Moydan Art

Intuition, Mathematically Composed

Artist's Statement     BIBLIOGRAPHY     EXHIBITIONS     CONTACT    

Biography

My love for art started at a very young age; I was in junior high when I decided I wanted to pursue art as a career. But school counselors discouraged me from that choice and I was directed into the field of electronics. Eventually the math, logic and programming from my work with computers aided me in my art, but at the time I was discouraged with the course my career had taken and so I started attending art classes in my spare time. After learning William Alexander's brush techniques for creating landscapes, I had the good fortune to take lessons in figure painting from Homer Spurlock. He was using a technique, learned from Julian Ritter, that produced soft, glowing figures. After four years of studying with Homer, he encouraged me to go to the Laguna Beach School of Art to study with Sueo Serisawa, a student of Yasuo Kuniyoshi.

Sueo Serisawa had a great influence on me and my art. There were two pieces of advice that he gave me that have stayed with me ever since. One was that I shouldn't try to make a living as an artist until I was satisfied with my level of proficiency. The reason for this, he explained, was because as soon as I started to make a living with my art I would have to paint only what was selling and my ability to learn, change and get better would be greatly diminished. The second piece of advice Sueo gave me, which quickly made becoming satisfied with my level of proficiency seem impossible, was that I should learn to compose my art with structure, a seemingly simple premise with which I was to become obsessed.

At first, I thought of structure as merely using my intuition to put areas of color together like building blocks to make an image. However, I soon became concerned with the sizes of those areas and how they related to each other to enhance the final image. Then I wondered how placement of those areas affected the outcome. And, as if that wasn't enough, I realized I needed to put all this together with a balance of unity and diversity. The task initially seemed impossible. Then I came to think that maybe the works of art commonly accepted as masterpieces, were considered masterpieces for the exact reason that they at least approached, if not perfected, some level of successfully balancing all these aspects of structure. This led me to believe that with persistence I could figure out a system to correctly put all the pieces of the puzzle together.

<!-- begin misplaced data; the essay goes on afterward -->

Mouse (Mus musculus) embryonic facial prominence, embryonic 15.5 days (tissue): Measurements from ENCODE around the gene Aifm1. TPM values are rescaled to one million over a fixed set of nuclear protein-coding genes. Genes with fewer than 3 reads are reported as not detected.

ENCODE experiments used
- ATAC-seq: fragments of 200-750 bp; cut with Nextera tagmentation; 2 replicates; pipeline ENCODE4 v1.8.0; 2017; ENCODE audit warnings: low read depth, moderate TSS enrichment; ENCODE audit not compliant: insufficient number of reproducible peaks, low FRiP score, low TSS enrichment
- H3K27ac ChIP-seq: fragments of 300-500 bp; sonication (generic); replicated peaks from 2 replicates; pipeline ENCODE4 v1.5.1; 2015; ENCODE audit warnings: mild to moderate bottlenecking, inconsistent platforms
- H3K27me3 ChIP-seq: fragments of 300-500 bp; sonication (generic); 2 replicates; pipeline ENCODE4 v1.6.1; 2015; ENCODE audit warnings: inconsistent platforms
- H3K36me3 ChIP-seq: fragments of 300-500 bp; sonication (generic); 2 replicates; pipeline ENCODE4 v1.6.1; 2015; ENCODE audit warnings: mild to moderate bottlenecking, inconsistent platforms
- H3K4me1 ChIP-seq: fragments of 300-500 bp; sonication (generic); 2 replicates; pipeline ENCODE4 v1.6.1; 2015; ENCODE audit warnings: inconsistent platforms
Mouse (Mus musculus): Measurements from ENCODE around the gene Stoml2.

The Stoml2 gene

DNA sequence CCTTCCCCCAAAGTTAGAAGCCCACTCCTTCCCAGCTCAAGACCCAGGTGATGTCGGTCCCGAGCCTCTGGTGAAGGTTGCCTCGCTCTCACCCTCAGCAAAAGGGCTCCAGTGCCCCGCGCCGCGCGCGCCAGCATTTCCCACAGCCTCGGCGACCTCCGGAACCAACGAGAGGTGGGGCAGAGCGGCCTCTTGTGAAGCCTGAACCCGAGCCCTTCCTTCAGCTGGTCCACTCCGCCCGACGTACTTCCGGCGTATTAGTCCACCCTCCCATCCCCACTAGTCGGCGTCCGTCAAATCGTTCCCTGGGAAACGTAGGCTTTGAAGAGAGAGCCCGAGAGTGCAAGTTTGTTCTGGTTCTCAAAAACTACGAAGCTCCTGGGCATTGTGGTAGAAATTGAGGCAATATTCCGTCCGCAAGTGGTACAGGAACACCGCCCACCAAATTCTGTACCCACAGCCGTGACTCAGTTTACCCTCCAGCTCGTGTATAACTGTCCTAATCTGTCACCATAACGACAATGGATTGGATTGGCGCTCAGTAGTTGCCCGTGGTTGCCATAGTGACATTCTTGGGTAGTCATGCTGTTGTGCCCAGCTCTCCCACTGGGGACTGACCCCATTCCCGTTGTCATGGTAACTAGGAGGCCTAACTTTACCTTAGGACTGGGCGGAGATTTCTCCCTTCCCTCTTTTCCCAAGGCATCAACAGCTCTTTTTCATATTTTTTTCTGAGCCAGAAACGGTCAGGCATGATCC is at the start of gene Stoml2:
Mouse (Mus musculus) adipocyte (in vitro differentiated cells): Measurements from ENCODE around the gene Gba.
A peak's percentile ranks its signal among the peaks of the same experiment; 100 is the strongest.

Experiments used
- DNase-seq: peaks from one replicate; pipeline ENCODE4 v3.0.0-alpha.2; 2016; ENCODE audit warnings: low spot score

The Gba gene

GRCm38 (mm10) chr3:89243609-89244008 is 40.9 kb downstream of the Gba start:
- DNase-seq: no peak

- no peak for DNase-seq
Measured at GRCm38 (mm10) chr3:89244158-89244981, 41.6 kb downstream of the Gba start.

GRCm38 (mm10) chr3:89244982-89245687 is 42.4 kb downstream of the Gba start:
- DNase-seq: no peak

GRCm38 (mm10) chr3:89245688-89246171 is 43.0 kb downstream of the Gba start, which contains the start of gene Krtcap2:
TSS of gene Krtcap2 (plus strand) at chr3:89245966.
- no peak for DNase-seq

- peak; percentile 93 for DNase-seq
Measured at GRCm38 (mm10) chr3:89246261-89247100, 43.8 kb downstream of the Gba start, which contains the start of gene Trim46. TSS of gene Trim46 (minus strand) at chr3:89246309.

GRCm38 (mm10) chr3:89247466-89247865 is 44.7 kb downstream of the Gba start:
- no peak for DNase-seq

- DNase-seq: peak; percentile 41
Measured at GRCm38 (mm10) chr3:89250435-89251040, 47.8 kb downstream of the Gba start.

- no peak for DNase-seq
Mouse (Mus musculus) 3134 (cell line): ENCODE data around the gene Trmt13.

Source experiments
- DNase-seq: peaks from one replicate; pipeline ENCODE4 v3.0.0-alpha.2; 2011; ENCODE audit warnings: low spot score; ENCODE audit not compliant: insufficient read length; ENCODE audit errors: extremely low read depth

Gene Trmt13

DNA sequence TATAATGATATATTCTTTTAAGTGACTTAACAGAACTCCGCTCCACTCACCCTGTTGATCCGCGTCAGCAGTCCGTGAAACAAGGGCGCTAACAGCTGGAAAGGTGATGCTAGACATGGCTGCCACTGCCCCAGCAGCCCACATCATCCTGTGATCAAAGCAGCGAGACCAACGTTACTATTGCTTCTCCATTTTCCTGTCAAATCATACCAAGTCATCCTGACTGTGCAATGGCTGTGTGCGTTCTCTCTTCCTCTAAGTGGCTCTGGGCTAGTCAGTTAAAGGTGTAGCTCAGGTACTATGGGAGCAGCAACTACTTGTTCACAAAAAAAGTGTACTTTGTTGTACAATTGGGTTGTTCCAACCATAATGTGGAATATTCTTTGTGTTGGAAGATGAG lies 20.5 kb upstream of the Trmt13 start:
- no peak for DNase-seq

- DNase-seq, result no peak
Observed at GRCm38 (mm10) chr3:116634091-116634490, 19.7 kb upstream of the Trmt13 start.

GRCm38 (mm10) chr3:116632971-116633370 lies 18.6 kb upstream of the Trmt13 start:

I always have, and always will, admire artists that create images of great beauty by using intuition or relying on their feelings alone. I used intuition for most of my work until the early 1990's, when, while studying the Golden Mean, I had my first big breakthrough. I discovered how to relate three or more art elements, such as line, area, texture and value, to themselves, each other and to the final image, all with a balance of unity and diversity. My next big breakthrough came in 2005 when, while playing with a math puzzle called the magic square, I came up with a method to balance the visual weight of various art elements with each other, even when the artwork is rotated at any angle. This is helpful if one wants a stable image without the left side looking like a reflection of the right.

Despite all I had learned, my system was only mathematically valid using black, white and grays. So I had one more hurdle to clear in order to conquer structure: color. Color theory is often based on the standard color wheel but, although the color wheel can be a useful guide when mixing color, it is incomplete because it doesn't take into account the way the human eye perceives color. In 2007, while studying rainbows, I created a mathematical system for working with color that does take into account the way we see, and which shows how every color of every saturation relates to every other.

Although I do have well defined boundaries within which I can use intuition, the final proof for my work is always verified by my mathematical system. Now I finally feel I have utilized the advice given by Sueo Serisawa. Having learned to compose my art with structure, I am satisfied with my proficiency and have changed my focus from the study of art to the creation of art.